Critics of late night talk shows believe there's a diversity problem. A Mount Everest of thinkpieces was written on that topic after the announcements of new hosts James Corden and Stephen Colbert back in 2014.
This fall, the group of late night talk show hosts might look the same, but at least now, we’ll be listening to something a bit different.
“Hi, I’m Jon Batiste.” While promoting the upcoming "Late Show," Colbert announced Louisiana musician Jon Batiste will be his bandleader.
But his selection also ups the number of late night bandleaders of color who are changing the sound of late-night television.
“Hey, what’s up. We’re The Roots,” Black Thought said. Bandleader Ahmir “Questlove” Thompson has said in various interviews that before Jimmy Fallon took over Late Night, NBC execs weren’t too sure if a Hip Hop band had the range to do, let’s say, music from an English composer. Questlove explained what happened next:
“They'd come and be like, 'You guys got three minutes to come up with an Andrew Lloyd Webber reference.' … Once we did it, then they threw that [out, saying], 'You guys are ours forever,'" Questlove said.
Now, The Roots are arguably the most popular band in late night. Who else could give the Villanova crying piccolo girl a redeeming moment like this, then turn around and recap seasons 1-4 of “Game of Thrones” with a rap. Black Thought: “Eh, King Joffrey was dead and gone soon after saying them wedding vows,Apparently, there was poison involved,Everybody blamed it on Tyrion...”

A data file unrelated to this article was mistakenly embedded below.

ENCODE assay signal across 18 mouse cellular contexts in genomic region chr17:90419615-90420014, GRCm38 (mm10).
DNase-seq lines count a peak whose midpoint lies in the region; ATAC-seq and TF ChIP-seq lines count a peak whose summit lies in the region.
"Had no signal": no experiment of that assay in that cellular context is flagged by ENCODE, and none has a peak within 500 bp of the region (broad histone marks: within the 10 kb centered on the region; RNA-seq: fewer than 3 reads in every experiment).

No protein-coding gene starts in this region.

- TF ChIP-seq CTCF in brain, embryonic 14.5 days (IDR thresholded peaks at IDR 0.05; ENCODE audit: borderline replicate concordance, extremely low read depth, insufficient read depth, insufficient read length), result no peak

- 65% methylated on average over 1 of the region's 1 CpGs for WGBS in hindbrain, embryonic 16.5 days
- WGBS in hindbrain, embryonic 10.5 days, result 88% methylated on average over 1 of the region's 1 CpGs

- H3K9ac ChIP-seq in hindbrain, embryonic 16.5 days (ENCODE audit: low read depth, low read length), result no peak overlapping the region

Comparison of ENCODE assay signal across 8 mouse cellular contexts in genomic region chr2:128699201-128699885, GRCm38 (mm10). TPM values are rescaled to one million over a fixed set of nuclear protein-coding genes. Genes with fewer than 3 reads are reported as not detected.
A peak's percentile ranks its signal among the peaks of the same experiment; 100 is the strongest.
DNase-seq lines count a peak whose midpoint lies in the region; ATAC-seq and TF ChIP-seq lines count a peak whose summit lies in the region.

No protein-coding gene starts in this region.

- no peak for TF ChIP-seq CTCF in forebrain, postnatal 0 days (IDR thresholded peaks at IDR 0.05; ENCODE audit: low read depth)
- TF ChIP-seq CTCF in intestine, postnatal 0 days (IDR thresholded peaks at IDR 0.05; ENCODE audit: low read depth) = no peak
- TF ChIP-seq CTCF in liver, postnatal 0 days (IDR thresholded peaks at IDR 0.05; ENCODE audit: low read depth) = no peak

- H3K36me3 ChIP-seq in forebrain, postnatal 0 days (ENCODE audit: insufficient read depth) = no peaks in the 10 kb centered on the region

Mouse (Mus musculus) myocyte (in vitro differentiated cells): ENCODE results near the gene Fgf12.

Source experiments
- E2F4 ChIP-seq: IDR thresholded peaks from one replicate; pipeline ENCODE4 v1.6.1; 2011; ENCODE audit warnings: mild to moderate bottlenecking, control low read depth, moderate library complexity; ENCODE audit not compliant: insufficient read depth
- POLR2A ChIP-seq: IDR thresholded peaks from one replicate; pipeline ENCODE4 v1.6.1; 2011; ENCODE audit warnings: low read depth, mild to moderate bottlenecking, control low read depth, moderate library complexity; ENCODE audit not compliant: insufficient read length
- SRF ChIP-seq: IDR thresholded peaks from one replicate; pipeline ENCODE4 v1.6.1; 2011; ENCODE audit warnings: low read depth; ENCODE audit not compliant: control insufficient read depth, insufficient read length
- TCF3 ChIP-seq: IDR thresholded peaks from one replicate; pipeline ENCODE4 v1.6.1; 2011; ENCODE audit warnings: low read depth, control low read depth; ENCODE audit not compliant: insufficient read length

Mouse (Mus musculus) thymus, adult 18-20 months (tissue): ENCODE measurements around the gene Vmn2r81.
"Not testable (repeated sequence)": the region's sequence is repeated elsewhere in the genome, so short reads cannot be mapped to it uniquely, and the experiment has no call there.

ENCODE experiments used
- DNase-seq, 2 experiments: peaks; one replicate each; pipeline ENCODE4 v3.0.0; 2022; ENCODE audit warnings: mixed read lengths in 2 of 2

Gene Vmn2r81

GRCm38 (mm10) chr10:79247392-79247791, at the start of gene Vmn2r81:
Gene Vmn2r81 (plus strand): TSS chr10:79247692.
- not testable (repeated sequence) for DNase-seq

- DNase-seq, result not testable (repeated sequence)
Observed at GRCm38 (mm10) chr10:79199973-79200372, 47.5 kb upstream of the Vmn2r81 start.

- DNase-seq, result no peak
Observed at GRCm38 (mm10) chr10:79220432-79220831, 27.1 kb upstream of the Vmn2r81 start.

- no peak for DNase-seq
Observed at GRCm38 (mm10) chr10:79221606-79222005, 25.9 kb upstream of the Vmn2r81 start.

“Hi, my name is Reggie Watts and I’m the bandleader for the 'Late Late Show,'” Watts said.
It’s a little early in the game to start assessing Reggie Watts’ lasting influence as a bandleader, but he’s already been called the “weirdest guy on late night TV” — and for good reason.
“Will, if you’re in the South of France and you pour yourself a nice glass of wine and a beautiful cat suddenly strokes your leg, and you are surprised, do you think it’s a ghost at first?,” Watts asked.
For Corden’s show, Watts is a bandleader-sidekick, much like David Letterman’s former bandleader Paul Shaffer. Unlike Shaffer, Watts in an accomplished comedian who uses hardware to modulate his voice — when he isn’t riffing on less-popular holidays.
“It’s National Cognac Day!,” Watts sings. Like Fallon, Corden often uses Watts in skits and steps out of the way, allowing for his bandleader to showcase a sound relatively new to late night.
Corden told Vulture during an interview that Watts has “free range to do whatever he wants” and he didn’t want to put his bandleader in a box because “It would just be such a waste of his talent.”
This brings us back to Batiste. When he appeared on "The Colbert Report" in 2014, he and his band, Stay Human, picked up their instruments, marched through the crowd, and partied in the street New Orleans-style — while still performing. We can assume Batiste will bring that same energy to "The Late Show with Stephen Colbert," which is set to debut in September.
This video includes images from Getty Images.